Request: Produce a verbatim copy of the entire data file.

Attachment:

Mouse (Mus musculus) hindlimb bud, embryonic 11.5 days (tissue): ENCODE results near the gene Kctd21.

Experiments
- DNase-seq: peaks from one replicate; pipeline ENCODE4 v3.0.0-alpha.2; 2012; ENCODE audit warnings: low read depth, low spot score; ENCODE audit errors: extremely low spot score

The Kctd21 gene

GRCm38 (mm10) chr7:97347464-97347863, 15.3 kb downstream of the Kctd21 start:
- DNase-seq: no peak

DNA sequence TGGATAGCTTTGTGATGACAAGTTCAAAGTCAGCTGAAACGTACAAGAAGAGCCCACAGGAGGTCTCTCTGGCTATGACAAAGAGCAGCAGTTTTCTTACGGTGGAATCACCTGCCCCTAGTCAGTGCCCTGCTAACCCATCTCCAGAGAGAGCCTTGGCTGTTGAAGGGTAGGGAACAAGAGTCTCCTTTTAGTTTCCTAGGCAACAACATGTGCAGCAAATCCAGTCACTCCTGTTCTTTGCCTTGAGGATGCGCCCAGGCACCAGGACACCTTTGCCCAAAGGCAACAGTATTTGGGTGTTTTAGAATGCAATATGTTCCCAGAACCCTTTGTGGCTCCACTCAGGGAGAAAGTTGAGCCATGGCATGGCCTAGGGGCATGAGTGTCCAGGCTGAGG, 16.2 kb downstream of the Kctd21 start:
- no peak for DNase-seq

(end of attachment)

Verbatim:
Mouse (Mus musculus) hindlimb bud, embryonic 11.5 days (tissue): ENCODE results near the gene Kctd21.

Experiments
- DNase-seq: peaks from one replicate; pipeline ENCODE4 v3.0.0-alpha.2; 2012; ENCODE audit warnings: low read depth, low spot score; ENCODE audit errors: extremely low spot score

The Kctd21 gene

GRCm38 (mm10) chr7:97347464-97347863, 15.3 kb downstream of the Kctd21 start:
- DNase-seq: no peak

DNA sequence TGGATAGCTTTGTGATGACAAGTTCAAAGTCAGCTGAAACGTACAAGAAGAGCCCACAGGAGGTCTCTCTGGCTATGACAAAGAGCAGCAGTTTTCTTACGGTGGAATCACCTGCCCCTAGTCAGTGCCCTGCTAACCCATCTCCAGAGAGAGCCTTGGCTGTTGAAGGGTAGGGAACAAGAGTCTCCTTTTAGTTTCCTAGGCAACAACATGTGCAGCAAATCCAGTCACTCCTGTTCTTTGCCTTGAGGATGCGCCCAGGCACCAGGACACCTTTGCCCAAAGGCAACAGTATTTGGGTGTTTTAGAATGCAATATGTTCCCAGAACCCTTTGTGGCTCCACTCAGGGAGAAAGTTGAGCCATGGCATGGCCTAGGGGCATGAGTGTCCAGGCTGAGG, 16.2 kb downstream of the Kctd21 start:
- no peak for DNase-seq